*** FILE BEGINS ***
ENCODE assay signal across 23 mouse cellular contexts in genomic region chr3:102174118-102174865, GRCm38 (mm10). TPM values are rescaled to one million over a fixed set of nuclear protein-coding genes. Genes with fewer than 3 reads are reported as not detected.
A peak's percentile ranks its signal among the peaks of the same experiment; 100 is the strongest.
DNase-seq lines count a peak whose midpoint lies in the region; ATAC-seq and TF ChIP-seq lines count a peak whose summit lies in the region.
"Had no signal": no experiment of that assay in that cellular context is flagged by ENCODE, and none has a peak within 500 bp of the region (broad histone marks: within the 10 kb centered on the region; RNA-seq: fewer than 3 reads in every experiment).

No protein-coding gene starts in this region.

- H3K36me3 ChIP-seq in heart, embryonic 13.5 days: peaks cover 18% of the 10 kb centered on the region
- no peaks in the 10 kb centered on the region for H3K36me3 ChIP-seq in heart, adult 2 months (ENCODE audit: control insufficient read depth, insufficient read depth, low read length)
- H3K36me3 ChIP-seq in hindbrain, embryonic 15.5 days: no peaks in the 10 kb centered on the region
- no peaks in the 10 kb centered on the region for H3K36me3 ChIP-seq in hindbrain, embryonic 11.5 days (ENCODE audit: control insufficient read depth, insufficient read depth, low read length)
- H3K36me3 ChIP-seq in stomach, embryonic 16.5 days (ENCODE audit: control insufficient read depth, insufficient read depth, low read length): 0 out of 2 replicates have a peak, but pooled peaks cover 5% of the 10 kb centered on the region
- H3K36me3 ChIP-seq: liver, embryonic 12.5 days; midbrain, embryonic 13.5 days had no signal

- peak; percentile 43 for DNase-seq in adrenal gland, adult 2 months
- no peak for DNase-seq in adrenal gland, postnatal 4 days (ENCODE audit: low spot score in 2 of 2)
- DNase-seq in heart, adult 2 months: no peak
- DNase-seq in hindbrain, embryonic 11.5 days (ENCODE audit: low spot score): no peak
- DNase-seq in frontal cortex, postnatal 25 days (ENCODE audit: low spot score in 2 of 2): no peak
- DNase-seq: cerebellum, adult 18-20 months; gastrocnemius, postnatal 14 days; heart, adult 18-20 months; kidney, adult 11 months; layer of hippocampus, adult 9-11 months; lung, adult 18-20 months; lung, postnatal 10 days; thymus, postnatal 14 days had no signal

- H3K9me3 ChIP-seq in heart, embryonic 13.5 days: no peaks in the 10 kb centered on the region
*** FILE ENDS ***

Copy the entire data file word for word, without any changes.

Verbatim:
ENCODE assay signal across 23 mouse cellular contexts in genomic region chr3:102174118-102174865, GRCm38 (mm10). TPM values are rescaled to one million over a fixed set of nuclear protein-coding genes. Genes with fewer than 3 reads are reported as not detected.
A peak's percentile ranks its signal among the peaks of the same experiment; 100 is the strongest.
DNase-seq lines count a peak whose midpoint lies in the region; ATAC-seq and TF ChIP-seq lines count a peak whose summit lies in the region.
"Had no signal": no experiment of that assay in that cellular context is flagged by ENCODE, and none has a peak within 500 bp of the region (broad histone marks: within the 10 kb centered on the region; RNA-seq: fewer than 3 reads in every experiment).

No protein-coding gene starts in this region.

- H3K36me3 ChIP-seq in heart, embryonic 13.5 days: peaks cover 18% of the 10 kb centered on the region
- no peaks in the 10 kb centered on the region for H3K36me3 ChIP-seq in heart, adult 2 months (ENCODE audit: control insufficient read depth, insufficient read depth, low read length)
- H3K36me3 ChIP-seq in hindbrain, embryonic 15.5 days: no peaks in the 10 kb centered on the region
- no peaks in the 10 kb centered on the region for H3K36me3 ChIP-seq in hindbrain, embryonic 11.5 days (ENCODE audit: control insufficient read depth, insufficient read depth, low read length)
- H3K36me3 ChIP-seq in stomach, embryonic 16.5 days (ENCODE audit: control insufficient read depth, insufficient read depth, low read length): 0 out of 2 replicates have a peak, but pooled peaks cover 5% of the 10 kb centered on the region
- H3K36me3 ChIP-seq: liver, embryonic 12.5 days; midbrain, embryonic 13.5 days had no signal

- peak; percentile 43 for DNase-seq in adrenal gland, adult 2 months
- no peak for DNase-seq in adrenal gland, postnatal 4 days (ENCODE audit: low spot score in 2 of 2)
- DNase-seq in heart, adult 2 months: no peak
- DNase-seq in hindbrain, embryonic 11.5 days (ENCODE audit: low spot score): no peak
- DNase-seq in frontal cortex, postnatal 25 days (ENCODE audit: low spot score in 2 of 2): no peak
- DNase-seq: cerebellum, adult 18-20 months; gastrocnemius, postnatal 14 days; heart, adult 18-20 months; kidney, adult 11 months; layer of hippocampus, adult 9-11 months; lung, adult 18-20 months; lung, postnatal 10 days; thymus, postnatal 14 days had no signal

- H3K9me3 ChIP-seq in heart, embryonic 13.5 days: no peaks in the 10 kb centered on the region